This is an instructable on how to make an easy leather knife sheath. It will only take a 3-5 hours to make and yet the result is a sturdy and nice looking sheath!
You will need only a few special tools; a stitch marker (rotating wheel with spikes on it-its a leather working special tool) ; and a vertical drill press (in order to drill straight).
Step 1: Cutting the Leather
This sheath does not call for an elaborate design. Simply trace the outline of the blade. Add another outline appr. 6 mm outside of the actual blade size. This will give plenty of space for the stiched seam. Cut out four (4) equal pieces like this. Take the forth piece an cut away the inner section corresponding to the actual size of the blade which leaves a thin strip of leather (to the far right in the picture). This piece/layer will help protect the thread from being cut by the blade when inserting it in the sheath.
Why not only two layers of leather? Firstly, the sheath will not be strong enough to withstand a fall and this may result in the blade cutting through and injuring you. Secondly, the thickness of the handle in relation to the blade (in my case) calls for two extra layers of leather under the blade to be inserted easily withouth snagging the leather with the tip of the blade.
Finally, cut out a fifth piece where you simply add 5-10 centimeters of leather. This layer of leather will, depending on you knife handle, hold a leather band and a snap metal button to hold the knife in the sheath.
Step 2: Gluing the Layers
Put the pieces of leather together using glue between each layer. It can be done without glue, but that makes the drilling of thread holes so much more difficult later on.
Do NOT fill the space for the blade (layer three) with glue. If you do, it will be very difficult to put your knife into the sheath later.
I used epoxi glue but a more flexible 1 component glue suitable for leather should should work. Be careful not to get glue on your blade, which you dont need in this step. I just put it there to more clearly show the layers.
Add a weight to your sheath and let it dry.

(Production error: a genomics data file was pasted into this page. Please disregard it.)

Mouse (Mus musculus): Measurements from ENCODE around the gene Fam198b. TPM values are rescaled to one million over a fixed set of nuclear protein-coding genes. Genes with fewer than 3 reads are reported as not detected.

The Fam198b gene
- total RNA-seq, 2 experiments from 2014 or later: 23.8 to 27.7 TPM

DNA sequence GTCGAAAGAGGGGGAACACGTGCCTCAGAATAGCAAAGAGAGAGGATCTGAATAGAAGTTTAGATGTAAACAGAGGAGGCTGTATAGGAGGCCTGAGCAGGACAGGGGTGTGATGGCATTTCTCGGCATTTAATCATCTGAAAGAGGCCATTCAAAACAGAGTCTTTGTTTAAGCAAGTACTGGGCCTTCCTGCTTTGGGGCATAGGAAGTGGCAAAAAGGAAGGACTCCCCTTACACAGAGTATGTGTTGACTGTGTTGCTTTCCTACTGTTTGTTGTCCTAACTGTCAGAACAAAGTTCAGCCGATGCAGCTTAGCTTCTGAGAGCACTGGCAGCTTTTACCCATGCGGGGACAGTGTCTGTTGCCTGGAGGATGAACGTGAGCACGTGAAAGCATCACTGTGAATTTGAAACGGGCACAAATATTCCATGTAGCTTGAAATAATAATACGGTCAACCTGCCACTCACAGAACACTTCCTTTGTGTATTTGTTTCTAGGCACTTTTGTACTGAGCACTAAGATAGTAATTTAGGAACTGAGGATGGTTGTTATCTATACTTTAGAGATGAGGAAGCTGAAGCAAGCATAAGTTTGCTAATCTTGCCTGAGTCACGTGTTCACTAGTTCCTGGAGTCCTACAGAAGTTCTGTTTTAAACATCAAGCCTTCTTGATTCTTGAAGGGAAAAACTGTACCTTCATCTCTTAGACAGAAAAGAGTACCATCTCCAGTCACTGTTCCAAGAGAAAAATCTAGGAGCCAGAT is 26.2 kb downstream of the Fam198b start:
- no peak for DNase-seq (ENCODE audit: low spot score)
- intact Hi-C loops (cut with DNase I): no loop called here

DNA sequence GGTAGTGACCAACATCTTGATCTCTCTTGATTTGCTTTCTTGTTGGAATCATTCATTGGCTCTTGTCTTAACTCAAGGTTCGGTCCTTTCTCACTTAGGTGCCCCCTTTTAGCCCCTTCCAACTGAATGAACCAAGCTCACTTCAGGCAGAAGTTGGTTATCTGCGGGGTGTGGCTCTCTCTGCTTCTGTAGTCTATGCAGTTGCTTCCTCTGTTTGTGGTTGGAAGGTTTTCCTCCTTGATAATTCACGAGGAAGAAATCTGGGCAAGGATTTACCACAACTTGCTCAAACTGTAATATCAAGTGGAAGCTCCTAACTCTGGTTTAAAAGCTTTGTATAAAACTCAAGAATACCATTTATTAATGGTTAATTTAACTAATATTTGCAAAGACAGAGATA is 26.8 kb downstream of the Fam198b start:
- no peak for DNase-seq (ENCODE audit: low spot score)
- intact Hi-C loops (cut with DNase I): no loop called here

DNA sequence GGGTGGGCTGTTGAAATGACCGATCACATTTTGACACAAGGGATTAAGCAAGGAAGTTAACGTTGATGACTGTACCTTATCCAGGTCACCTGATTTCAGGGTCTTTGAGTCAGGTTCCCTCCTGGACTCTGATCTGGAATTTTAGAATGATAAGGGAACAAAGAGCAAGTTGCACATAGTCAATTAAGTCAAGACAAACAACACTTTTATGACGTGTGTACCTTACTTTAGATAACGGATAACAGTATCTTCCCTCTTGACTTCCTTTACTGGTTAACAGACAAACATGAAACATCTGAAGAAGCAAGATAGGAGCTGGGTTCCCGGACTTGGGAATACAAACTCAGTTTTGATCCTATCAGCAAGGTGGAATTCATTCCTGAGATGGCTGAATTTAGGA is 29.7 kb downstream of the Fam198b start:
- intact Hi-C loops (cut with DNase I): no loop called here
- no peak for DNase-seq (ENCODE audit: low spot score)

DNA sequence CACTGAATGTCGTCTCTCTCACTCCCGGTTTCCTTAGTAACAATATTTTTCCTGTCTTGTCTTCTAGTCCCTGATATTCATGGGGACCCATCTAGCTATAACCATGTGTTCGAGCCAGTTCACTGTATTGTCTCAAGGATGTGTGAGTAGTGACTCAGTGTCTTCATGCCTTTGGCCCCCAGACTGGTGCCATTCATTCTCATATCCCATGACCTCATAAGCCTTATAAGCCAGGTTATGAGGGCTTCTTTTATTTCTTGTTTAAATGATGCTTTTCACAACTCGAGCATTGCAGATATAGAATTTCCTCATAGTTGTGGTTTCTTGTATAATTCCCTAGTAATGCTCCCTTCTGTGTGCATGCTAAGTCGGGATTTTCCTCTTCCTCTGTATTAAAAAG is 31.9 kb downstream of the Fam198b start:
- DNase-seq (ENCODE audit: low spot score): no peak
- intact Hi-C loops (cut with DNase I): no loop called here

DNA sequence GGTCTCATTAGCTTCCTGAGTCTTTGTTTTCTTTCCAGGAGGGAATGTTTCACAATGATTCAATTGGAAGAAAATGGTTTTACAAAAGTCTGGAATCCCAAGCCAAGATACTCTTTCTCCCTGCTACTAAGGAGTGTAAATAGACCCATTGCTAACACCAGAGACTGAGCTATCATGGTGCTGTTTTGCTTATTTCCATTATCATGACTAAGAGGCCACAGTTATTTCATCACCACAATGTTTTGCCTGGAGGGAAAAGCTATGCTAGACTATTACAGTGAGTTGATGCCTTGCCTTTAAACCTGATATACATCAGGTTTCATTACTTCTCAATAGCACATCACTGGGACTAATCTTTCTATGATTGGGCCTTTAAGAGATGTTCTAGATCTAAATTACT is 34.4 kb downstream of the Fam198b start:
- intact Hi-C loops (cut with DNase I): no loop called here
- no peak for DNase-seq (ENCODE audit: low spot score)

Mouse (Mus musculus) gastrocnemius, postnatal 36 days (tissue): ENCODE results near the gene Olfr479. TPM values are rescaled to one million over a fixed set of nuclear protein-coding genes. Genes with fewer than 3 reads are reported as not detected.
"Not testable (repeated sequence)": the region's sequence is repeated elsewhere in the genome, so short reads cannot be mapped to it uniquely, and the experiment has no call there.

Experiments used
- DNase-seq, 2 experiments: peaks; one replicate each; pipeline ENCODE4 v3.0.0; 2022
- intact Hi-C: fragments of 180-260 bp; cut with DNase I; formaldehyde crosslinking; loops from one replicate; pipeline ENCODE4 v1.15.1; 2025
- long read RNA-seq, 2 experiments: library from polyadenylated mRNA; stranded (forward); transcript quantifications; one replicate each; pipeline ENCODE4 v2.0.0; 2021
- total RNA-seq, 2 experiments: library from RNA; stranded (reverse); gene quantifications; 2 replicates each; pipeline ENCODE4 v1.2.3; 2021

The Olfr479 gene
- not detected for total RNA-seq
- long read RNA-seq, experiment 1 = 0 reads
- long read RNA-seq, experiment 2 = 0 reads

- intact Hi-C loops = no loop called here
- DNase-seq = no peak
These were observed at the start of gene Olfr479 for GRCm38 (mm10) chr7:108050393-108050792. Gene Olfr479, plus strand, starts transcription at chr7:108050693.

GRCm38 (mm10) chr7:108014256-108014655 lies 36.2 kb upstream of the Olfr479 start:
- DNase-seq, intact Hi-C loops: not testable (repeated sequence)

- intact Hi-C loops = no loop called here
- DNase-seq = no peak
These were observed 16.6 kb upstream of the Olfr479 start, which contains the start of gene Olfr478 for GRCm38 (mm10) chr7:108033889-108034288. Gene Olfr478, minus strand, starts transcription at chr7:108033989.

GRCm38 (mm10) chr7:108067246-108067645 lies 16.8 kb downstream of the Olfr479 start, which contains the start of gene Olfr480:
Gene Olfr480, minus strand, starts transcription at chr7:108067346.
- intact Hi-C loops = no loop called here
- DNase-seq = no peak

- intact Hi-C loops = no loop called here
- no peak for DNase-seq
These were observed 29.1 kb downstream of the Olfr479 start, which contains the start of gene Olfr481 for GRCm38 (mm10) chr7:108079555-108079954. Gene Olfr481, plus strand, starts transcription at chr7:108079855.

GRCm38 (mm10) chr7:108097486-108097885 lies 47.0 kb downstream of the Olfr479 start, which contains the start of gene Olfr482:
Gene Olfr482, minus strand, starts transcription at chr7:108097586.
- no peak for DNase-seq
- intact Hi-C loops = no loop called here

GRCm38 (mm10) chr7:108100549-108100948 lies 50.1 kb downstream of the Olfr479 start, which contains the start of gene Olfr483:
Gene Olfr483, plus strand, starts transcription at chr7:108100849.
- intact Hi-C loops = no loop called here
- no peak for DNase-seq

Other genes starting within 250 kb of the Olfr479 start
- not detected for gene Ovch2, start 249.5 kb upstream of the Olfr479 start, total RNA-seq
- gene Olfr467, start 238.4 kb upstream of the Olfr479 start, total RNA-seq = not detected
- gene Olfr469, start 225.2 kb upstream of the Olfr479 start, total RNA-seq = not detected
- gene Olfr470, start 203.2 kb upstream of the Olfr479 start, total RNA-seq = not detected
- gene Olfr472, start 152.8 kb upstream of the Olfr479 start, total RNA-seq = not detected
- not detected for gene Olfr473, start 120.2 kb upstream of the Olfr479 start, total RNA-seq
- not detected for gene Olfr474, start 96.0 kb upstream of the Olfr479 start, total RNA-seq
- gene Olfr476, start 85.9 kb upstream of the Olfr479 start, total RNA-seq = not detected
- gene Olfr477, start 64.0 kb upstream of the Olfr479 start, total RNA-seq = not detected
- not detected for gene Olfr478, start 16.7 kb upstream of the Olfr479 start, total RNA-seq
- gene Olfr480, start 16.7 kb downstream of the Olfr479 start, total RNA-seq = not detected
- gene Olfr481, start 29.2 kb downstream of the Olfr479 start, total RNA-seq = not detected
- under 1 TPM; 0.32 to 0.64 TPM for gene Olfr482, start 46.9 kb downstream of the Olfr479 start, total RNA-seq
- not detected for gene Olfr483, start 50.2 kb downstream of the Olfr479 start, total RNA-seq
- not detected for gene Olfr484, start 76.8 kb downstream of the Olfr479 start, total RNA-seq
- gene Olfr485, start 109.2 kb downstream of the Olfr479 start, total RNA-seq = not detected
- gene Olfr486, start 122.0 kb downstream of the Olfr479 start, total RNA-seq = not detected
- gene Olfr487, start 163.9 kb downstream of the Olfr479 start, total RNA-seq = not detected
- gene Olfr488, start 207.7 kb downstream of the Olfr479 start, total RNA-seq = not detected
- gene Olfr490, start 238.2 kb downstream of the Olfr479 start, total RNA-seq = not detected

Step 3: Take a Break
To keep focused you need a well deserved break! Alternatively you can sit and watch the glue dry...
Step 4: Let It Dry
This is what it should look like after it has dried. The blade enters into the third layer from the bottom.
Step 5: Trim the Edges
Trim the edges of the sheath using, for example, a drum sander.
Step 6: Marking the Thread Holes
Use a stitch roller to make indentations for the thread holes just inside the edge of the sheath. Remember to keep the same distance from the edge, otherwise your sheet it will come out less pretty.
(This picture unfortunately shows the sheath after I drilled the holes. But please imagine the holes as only indentations...)
Step 7: Drill the Threadholes
In this step I recommend to use a vertical drill press in order to drill straight through. If you drill manually, be prepared that the placement of your holes on the back side of the sheath will come out less pretty than on the the frontside....
Step 8: Sew It Like You Mean It!
Here we will be using what is commonly known as the shoemaker stitch. Please see photos for an explanation. If you have two needles you can go from opposite sides simultanously.
(what happens in the third picture is that you take the lower thread up through the second hole. You have now made one stich.)
Step 9: Fastening the End Threads
Fasten the end threads by making a knot and then stitch the remaining thread through 2-3 of your previous stitches as shown in picture 4.
Step 10: Make a Snap Metal Button Strap
Drill four holes in the upper section of the sheath and cut two vertical lines as in the picture. And there! You know have a holder for your snap metal button band.
Step 11: Oil or Wax and Behold Your Creation!
I really hope you enjoyed this instructable. If you liked it you may want to vote for it in the leathercraft competition!